Do modern cold and cough remedies hack it?
A British investigation has found big-brand cough bottles are almost useless – so are Irish pharmacists still happy to sell these products?
There is a good chance that if you walk into your local pharmacy hacking like a seal and complaining of a running nose, you will be given some class of cold remedy and a cough bottle.
But will the medicine make you any better? British consumer group Which? is unconvinced. Last month it published a short but damning article that suggested that several well-known cough syrups and cold treatments, as well as other popular over-the-counter treatments, do not do exactly what they say on the tin.
A number of household names were in the firing line. Benylin Chesty Coughs Non-Drowsy claims it “works deep down to loosen phlegm, clear bronchial congestion, and make your cough more productive”. Benylin Tickly Coughs contains glycerol and demineralised liquid sugar to “help to soothe the tickling sensation of your cough so that you can get back to your day”. Sounds good, right?
Not according to Which?. It concluded there was “no robust evidence” showing that either product worked.
As with all medicines, these cough syrups, which cost more than €5 a bottle, are licensed with the Irish Medicines Board and the company is legally required to show the evidence that their products work. However, when Which? asked the manufacturers to share the research behind their claims, the company declined, saying it had satisfied the regulator who had thoroughly reviewed its clinical evidence.
The presence of “demineralised sugar” in the Tickly Coughs brand is interesting. Which? found that the cough bottle contained 1.5 teaspoons of sugar per 10ml dose and worked out that if a person takes the maximum dose over the course of a week they will have consumed the equivalent of five Mars bars.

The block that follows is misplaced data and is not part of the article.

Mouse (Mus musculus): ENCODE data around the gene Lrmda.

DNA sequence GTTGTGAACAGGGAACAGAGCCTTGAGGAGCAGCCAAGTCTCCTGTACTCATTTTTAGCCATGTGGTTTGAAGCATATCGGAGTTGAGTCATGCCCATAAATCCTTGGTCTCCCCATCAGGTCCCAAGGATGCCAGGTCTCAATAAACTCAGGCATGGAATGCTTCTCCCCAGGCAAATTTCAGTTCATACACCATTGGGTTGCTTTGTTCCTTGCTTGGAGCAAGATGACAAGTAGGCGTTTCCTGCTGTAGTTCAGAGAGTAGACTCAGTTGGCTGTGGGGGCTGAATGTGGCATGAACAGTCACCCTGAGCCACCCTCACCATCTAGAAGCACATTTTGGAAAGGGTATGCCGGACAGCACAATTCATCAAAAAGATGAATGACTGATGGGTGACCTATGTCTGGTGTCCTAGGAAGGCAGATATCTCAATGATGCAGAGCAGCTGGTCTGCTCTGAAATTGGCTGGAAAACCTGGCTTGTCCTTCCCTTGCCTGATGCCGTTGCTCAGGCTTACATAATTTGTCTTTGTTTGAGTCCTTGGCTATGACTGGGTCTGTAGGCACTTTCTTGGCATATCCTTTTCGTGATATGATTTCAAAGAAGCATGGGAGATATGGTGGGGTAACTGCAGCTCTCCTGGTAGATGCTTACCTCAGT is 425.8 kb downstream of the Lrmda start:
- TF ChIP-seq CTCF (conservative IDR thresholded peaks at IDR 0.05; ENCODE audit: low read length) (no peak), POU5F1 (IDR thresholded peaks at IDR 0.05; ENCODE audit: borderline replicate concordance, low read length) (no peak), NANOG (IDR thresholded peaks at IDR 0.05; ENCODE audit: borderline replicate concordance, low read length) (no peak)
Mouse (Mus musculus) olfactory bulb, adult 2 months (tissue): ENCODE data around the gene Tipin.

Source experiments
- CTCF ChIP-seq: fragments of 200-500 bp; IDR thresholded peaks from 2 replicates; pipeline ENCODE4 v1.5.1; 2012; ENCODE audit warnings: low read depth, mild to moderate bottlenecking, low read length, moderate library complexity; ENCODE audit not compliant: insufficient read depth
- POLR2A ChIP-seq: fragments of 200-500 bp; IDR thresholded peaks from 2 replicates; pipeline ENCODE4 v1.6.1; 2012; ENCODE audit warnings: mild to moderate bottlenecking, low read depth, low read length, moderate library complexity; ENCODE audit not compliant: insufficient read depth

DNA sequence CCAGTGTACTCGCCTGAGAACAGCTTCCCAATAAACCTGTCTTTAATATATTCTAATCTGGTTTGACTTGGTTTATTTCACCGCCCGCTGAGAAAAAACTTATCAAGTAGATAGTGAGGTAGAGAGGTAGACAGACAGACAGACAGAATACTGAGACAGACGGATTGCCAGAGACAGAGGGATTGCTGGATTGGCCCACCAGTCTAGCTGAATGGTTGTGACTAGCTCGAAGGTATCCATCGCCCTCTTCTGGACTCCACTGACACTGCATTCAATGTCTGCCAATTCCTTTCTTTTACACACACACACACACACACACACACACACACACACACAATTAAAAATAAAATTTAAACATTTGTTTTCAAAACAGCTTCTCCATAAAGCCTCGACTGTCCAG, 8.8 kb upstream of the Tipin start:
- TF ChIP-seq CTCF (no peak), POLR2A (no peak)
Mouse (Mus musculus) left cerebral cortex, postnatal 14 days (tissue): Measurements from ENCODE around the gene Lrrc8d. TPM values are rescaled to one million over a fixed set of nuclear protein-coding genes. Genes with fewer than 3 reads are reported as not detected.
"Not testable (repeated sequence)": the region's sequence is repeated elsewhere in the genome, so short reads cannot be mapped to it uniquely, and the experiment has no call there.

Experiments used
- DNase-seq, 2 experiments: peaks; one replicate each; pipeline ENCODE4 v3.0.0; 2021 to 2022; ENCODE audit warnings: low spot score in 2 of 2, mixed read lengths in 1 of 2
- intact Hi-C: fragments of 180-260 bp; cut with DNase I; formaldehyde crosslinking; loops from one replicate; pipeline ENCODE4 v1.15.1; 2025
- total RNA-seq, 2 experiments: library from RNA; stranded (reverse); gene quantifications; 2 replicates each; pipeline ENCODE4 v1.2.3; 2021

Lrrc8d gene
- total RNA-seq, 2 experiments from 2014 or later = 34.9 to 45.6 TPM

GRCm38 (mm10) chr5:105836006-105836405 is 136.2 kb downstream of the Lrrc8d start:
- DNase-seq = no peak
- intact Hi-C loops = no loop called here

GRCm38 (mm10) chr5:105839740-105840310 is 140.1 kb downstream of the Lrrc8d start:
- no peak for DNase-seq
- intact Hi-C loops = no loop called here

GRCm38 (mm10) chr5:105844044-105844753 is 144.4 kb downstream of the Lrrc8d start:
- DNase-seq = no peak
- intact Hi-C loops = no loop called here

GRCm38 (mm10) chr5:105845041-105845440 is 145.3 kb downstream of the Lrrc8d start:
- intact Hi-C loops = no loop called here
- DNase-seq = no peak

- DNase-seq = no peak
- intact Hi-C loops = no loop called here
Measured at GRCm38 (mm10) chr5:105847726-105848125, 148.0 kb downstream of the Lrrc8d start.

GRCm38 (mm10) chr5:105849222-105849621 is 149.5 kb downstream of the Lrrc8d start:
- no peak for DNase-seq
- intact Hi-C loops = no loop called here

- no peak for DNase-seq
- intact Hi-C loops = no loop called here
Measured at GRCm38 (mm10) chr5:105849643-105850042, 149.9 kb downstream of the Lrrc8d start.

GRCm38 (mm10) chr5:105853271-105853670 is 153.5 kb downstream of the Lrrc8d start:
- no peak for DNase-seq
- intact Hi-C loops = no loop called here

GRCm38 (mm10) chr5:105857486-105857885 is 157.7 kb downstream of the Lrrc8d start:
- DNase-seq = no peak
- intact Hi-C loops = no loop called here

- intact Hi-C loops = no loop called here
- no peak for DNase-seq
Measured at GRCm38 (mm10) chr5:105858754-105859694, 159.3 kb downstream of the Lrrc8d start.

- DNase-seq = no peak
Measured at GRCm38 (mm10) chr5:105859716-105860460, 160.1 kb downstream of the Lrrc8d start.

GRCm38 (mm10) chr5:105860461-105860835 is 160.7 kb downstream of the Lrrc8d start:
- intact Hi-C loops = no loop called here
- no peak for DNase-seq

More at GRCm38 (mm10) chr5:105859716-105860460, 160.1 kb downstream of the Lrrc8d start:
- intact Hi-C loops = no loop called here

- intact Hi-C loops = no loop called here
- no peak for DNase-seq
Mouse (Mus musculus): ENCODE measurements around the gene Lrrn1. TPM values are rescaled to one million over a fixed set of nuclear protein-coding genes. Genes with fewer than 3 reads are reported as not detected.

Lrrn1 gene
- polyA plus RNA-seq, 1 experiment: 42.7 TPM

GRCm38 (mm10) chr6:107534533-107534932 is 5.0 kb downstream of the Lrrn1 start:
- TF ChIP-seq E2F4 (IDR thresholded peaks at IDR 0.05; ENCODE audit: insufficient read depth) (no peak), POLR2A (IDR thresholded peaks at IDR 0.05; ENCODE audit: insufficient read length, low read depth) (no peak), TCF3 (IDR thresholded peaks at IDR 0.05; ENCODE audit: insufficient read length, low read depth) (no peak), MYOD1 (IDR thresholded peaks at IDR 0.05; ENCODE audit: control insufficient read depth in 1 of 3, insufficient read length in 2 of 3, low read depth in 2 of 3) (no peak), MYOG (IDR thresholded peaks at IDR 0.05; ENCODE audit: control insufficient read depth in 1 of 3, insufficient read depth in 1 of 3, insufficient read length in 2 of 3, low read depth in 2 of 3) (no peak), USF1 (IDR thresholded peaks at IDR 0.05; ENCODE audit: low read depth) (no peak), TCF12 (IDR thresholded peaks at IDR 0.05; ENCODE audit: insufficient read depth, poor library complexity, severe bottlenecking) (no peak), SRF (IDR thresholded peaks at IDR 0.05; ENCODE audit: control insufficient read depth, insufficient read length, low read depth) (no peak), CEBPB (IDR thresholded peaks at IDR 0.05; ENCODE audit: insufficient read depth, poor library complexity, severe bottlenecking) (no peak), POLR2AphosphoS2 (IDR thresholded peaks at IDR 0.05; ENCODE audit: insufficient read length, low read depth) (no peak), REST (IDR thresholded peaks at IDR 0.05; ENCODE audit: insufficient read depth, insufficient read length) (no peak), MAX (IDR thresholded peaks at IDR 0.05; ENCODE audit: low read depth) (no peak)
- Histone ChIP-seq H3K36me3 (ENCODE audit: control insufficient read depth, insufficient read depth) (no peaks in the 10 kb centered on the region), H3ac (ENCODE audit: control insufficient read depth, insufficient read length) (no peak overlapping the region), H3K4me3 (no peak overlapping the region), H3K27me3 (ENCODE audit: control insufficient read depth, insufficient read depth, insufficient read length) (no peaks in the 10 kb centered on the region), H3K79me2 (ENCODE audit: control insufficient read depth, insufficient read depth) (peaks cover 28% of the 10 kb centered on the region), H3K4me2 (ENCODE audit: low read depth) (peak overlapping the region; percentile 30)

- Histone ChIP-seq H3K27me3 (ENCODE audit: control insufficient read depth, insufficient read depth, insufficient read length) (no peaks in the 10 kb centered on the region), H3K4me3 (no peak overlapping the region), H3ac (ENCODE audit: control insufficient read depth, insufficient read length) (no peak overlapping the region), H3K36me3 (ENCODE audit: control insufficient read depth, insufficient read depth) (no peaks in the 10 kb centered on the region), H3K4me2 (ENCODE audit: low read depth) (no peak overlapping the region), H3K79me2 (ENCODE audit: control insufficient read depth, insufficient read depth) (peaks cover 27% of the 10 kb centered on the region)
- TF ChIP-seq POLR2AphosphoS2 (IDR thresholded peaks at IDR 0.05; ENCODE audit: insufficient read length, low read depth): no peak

“We spend billions on over-the-counter pharmacy products each year but we’ve found evidence of popular products making claims that our experts judged just aren’t backed by sufficient evidence,” a Which spokesman said. “Companies should be upfront with the evidence behind the claims they make so that consumers can make an informed decision.”
Although there is no cure for the common cold, the IMB says “authorised medicines provide relief for symptoms such as cough”. It said Benylin Non-Drowsy for Dry Cough contains dextromethorphan, a cough suppressant, and Benylin Non-Drowsy for Chesty Coughs contains guaifenesin, “an expectorant and menthol which has mild anaesthetic and decongestant properties”.
The makers of Benylin told Pricewatch that it had given the Summary of Product Characteristics (SPC) to Which? for its review. “These definitive documents are based on the scientific information relating to the medicine, including its pharmacological properties. SPCs . . . form the basis of prescribing information for healthcare professionals.”
It insisted that all its products had “demonstrated efficacy and have been granted a licence . . . following a thorough review of the clinical evidence by their independent experts”. Furthermore, it said the ingredients in its cough medicines “have been widely used for many years and have a good efficacy and safety profile”.